"Pavel Stehule" <[EMAIL PROTECTED]> writes:
> 2007/9/4, Tom Lane <[EMAIL PROTECTED]>:
>> Yeah, good point. So far it seems that a-z 0-9 and underscore cover the
>> real use-cases, so what say we just allow those for now? It's a lot
>> easier to loosen up later than tighten up ...
> It's system specific. I prefere a-z and A-Z. Clasic name for
> dictionaries combine lower and upper characters .. for czech
> cs_CZ_UTF8 etc.
You're going to need to alter that habit anyway, because it's not
appropriate to mention any specific encoding in the dictionary name.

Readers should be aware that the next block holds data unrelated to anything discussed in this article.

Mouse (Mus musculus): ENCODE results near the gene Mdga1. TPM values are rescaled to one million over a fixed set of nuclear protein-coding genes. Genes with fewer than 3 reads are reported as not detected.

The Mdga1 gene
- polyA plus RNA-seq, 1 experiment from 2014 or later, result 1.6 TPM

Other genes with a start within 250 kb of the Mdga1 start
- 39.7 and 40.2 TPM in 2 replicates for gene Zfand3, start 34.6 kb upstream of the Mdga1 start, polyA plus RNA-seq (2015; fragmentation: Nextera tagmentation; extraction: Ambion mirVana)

But on further thought it strikes me that insisting on all lower case
doesn't eliminate case-sensitivity portability problems. For instance,
suppose the given parameter is 'foo' and the actual file name is
Foo.dict. This will work fine on Windows and will stop working when
moved to Unix. So I'm not sure we really buy much by rejecting
upper-case letters in the parameter --- all we do is constrain which
side of the fence you have to fix any mismatches on. And we picked the
side that only a DBA, rather than a plain SQL user, can fix.
regards, tom lane
---------------------------(end of broadcast)---------------------------
TIP 1: if posting/reading through Usenet, please send an appropriate
subscribe-nomail command to [EMAIL PROTECTED] so that your
message can get through to the mailing list cleanly